A report released in early August by the global food safety monitoring firm Food Sentry puts the U.S. among the top 10 countries exporting “violative” food items—that is, items found to be in violation of the inspecting country’s regulatory scheme, whether due to pesticide contamination, pathogens, unsanitary conditions, or other problems.
The top 10 sources of violative products in 2013 were, in order of frequency: India, China, Mexico, France, U.S., Vietnam, Brazil, Dominican Republic, Turkey, and Spain. “Illegal pesticide contamination” was the most common food safety violation, making up a third of all incidents.
“Food safety violations are nothing new,” said Food Sentry senior intelligence analyst Zak Solomon in a statement. “They’ve just been receiving a lot of attention lately, and rightly so. We import from every single one of the countries in the top 10, and, in fact, the U.S. is among the most common violators. Clearly understanding food safety from a global perspective is immensely important.”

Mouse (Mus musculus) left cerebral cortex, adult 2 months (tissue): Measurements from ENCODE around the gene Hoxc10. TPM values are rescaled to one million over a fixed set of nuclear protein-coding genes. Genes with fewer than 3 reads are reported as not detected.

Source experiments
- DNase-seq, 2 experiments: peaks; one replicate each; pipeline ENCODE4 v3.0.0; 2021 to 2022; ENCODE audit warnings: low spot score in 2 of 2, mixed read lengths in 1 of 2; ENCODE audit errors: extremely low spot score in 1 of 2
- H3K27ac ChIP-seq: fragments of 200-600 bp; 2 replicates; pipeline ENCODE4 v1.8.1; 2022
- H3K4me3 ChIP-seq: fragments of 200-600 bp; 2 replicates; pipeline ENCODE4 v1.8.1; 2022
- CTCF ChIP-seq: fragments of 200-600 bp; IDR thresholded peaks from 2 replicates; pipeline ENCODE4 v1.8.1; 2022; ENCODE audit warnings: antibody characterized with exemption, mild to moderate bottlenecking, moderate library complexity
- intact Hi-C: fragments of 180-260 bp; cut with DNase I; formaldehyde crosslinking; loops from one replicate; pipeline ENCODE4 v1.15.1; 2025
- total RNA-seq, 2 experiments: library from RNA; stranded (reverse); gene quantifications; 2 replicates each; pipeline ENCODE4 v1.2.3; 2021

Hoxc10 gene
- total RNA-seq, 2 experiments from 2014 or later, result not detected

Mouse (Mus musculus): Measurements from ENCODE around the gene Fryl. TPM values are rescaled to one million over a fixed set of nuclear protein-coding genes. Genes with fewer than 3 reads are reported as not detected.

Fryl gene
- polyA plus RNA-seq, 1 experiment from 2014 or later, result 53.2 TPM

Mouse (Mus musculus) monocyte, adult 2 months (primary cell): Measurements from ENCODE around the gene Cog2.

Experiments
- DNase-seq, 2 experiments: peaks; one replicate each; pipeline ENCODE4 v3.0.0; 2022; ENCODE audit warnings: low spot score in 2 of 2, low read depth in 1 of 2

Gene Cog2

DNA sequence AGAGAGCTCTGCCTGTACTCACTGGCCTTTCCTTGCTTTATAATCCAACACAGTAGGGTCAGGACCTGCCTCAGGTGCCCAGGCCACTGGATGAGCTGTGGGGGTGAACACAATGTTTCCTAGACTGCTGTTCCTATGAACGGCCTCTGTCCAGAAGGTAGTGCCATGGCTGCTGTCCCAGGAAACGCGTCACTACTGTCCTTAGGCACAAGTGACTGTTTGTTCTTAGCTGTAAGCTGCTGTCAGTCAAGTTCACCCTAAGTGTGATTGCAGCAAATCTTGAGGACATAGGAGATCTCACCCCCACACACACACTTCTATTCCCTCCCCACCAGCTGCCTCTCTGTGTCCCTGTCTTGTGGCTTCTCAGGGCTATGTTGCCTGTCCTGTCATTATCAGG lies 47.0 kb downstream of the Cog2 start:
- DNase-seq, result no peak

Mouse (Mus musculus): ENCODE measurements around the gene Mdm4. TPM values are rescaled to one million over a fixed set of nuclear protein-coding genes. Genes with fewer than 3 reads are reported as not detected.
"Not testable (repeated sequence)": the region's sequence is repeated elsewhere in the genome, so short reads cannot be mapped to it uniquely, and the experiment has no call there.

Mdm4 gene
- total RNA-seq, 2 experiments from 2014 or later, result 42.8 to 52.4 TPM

But Mike Doyle, PhD, regents professor of microbiology and director of the Center for Food Safety at the University of Georgia, says that the report lacks important context. “I think the flaw is the lack of a denominator. The United States is the world’s leading food exporter overall. Other countries, like Brazil, might lead us in some areas, but in total the U.S. is number one. If the report looked at food safety violations on a per-volume basis, it would have a better number for comparison.”
(In 2013, the European Union for the first time surpassed the U.S. as the world’s leading exporter of agricultural and food products, according to a June report from the European Commission, but the Food Sentry report used data on individual EU nations rather than the EU as a whole.)
According to the report, 23.5 percent of the violative products were seafood, while 20 percent were vegetables, and 13.8 percent were fruits. “More than 90 percent of our seafood comes from other countries,” Dr. Doyle observes. “China is a leading exporter of seafood, and we know that they use a lot of antibiotics in their seafood as well as having issues with Salmonella in aquaculture.”